However, I was pretty disappointed by the game board itself. On one hand it is VERY colorful, the artwork looks incredible and it really pops on your table. Just sitting back and gazing upon it is a delight. On the other hand when you are playing the game, it is overly busy. There are SO many options of resources to choose from and stacking all of these tokens on the board like the manual recommends just compounds this. Take it from me, just place the resources off the board to the sides. It makes the game seem less busy and overwhelming and removes some of that fiddle. Now, that said, even with the components off the board and out of the way I still struggled with the board layout a bit. There are four different factions all vying for control displayed on the board and depending on which faction cards everyone chose, you might be focusing on certain ones more than others. The board is designed in such a way to distinguish these factions by changing up the artwork for their specific areas but honestly this didn’t help me much as there is just SO MUCH STUFF already on top of the artwork. From the dice placement spaces to the areas for market tiles to the tunnel areas you will send workers, it’s just…BUSY. This is why it’s hard to find space to set all the resource tokens, there isn’t hardly enough space without them on the board.

Box/Storage

The box and storage solution is out of this world excellent. Utilizing GameTrayz again (my favorite) everything is kept perfectly organized in and out of the box. Heck you could easily just keep the resource tokens in the gametrayz and set them aside the board for ease of access. These trays not only look amazing and increase the speed of setup and take down of the game but also pack up into the box perfectly. On top of that there is extra space in the trays to accommodate the expansion that is also available for the game as well. There is literally nothing I can say negative about this box and storage solution, it’s amazing.

Visual Appeal /Theme

Another interesting theme here! I’m always getting lured in by these themes and I’ve always been a sucker for steampunk. Toss in a dystopian society to the mix and I’m just going to go wild all day every day. What I really love about the theme is how well it integrates into the gameplay. How your worker dice get more knowledgeable from taking certain actions which could eventually lead them to flee causing you to struggle to get more workers. That’s such a cool and very well implemented mechanic.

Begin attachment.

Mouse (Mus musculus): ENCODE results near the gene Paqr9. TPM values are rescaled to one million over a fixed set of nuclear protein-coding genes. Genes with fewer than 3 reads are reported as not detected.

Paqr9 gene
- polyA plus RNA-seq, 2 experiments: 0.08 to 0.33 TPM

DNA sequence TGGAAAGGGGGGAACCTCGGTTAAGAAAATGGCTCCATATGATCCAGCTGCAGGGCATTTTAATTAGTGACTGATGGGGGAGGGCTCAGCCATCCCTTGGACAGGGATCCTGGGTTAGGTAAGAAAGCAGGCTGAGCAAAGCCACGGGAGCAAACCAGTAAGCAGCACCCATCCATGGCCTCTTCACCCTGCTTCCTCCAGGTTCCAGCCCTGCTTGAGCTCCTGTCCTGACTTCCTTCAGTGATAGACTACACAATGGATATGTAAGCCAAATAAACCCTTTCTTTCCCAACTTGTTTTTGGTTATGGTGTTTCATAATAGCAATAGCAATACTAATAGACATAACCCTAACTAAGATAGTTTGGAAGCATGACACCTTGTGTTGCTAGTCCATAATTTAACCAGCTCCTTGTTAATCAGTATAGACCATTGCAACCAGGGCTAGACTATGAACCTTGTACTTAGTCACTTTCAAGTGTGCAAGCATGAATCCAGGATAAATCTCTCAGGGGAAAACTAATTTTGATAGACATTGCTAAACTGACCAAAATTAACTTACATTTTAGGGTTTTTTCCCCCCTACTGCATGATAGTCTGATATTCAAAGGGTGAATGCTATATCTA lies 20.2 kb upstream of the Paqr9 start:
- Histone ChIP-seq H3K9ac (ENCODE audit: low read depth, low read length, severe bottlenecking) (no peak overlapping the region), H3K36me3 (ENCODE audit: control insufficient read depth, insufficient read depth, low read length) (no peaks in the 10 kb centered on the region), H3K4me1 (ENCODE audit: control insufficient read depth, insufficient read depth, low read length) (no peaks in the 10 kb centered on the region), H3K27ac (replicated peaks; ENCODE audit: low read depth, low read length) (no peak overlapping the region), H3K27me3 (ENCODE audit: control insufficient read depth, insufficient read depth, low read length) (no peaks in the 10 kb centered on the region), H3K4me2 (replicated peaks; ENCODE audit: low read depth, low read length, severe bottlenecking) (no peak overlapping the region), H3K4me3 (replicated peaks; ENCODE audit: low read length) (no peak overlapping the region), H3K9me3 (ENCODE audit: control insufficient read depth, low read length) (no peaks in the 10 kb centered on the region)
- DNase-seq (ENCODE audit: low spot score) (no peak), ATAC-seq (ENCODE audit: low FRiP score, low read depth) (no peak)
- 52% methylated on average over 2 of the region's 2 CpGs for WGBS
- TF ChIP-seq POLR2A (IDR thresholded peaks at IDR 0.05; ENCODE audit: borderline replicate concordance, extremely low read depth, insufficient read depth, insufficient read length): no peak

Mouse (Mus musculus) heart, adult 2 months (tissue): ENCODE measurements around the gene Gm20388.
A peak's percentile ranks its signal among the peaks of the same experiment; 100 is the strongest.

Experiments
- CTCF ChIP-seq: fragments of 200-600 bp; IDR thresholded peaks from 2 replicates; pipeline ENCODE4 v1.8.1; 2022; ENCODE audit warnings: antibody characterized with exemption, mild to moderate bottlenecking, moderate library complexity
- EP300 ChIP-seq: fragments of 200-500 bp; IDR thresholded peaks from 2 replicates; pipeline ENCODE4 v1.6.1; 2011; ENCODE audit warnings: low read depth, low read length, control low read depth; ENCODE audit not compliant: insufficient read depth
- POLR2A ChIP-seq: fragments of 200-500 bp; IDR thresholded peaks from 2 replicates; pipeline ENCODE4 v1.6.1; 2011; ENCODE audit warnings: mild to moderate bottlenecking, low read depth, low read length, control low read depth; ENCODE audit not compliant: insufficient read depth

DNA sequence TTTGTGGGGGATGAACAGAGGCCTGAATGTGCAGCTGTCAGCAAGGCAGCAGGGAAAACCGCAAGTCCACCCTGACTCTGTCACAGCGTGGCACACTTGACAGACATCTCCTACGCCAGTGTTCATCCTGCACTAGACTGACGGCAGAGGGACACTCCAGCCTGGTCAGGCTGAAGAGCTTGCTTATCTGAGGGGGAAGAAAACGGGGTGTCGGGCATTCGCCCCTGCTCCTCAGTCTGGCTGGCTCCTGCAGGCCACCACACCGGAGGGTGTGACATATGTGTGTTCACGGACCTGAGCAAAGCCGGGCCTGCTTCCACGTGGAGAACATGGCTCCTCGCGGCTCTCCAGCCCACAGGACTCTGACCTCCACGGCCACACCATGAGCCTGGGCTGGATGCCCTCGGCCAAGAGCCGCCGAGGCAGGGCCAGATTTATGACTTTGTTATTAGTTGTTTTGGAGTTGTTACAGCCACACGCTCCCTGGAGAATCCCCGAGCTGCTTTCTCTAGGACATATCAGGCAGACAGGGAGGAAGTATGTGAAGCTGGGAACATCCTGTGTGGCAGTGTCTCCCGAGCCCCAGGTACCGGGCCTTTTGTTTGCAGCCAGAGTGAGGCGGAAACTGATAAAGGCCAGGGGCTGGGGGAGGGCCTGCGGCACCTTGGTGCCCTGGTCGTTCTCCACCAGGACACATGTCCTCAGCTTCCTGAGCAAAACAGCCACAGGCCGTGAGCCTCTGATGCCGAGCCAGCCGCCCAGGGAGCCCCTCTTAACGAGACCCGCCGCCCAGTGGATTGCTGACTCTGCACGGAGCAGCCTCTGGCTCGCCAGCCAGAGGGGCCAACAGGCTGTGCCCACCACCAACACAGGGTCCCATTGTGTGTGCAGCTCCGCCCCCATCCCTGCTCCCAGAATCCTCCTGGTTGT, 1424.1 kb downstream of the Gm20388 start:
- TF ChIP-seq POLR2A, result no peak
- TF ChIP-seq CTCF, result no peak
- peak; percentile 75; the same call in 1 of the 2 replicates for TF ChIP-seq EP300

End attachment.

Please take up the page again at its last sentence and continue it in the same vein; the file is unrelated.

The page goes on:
Visually the game hits all the right notes with the colors and gorgeous artwork, especially on the board itself. That backdrop is incredible and makes the game standout like no other. If only the overlay had melded a bit better with art I think this board would be one to beat! The colors of the resources and the shapes of the tokens all look nice as well. Overall the theme and visual appeal of the game are excellent!

Rulebook

The rulebook is well done with nice picture examples to explain the different action placement areas. Once you learn what the areas do on the board the game pretty much explains itself to be honest. There is a small part explaining how to gain stars in the rulebook but you can easily see on the board which locations will give you said stars. There is also a nice tips section at the back that kinda helps point you in the right direction starting out. Oh, and on the reverse side of each ethical dilemma card has a lovely reference section to help each player out as well.

Player Interaction/Fun Factor

There is a decent amount of player interaction in this game considering your actions can change depending on others dice placements. Add to that the bumping of dice and the interesting way you can kind of work together to help get a new market tile built is also interesting. You may also find yourself helping along a certain faction that another player has so there can be this kind of symbiosis between players at times. Of course it is still a competitive game so you will want to find other avenues to help yourself just a bit more.

I like the game mechanisms but I do feel the over-abundance of different kinds of resources mixed with the board layout puts a damper on the fun a bit for me. You end up placing a die on your turn and collecting said resource over and over until you get enough to put your dice elsewhere and spend said resource to do something else. It’s not terrible but at the same time it wasn’t overly exciting either.

Optimal Player Count/Replayability

Luckily with how fast the turns move this is a game that can be played at a higher player count with not that much of an increase to down time. And I actually prefer it with more players just because it creates a more interesting board dynamic with multiple areas filling up quicker than normal. The replayability is really high as you end up only using six of the 18 available market tiles and since they are randomly shuffled and placed face down you never really know which tiles you are gonna get every game. The same can be said about the factions dealt at the beginning. Everyone gets four faction cards dealt to them and they choose two to keep with one going face down and the other going face-up and active at the start. So even though you are generally doing the same stuff every game, your focus might be on a completely different part of the board every time as well.

Positive Final Thoughts

Love the theme and the bright colorful board. The components are excellent and the storage solution is just incredible. I also enjoy the interesting dice mechanic and how it works and how it is so well integrated into the theme of the game.

Negative Final Thoughts

Wasn’t a fan of the cluttered board layout and the wide range of resources, in this case more isn’t better. The gameplay is just ok, with the dice mechanism being the best part. However the actions you take with them are rather dull and don’t really feel all that impactful.

The Bottom Line

I like the game and wouldn’t turn down a pay of it. It’s not the most interesting as far as the general actions go BUT I do like how your dice directly affect the action. The colors of the board are gorgeous and I love the theme and randomized market tiles and factions. I could see a new edition with a cleaner looking board and more interesting actions just wowing. As it stands this is one that I think is worth a look but not one that is going to go into the hall of fame.

The Fuzzy Llama Bronze Seal of Prevalence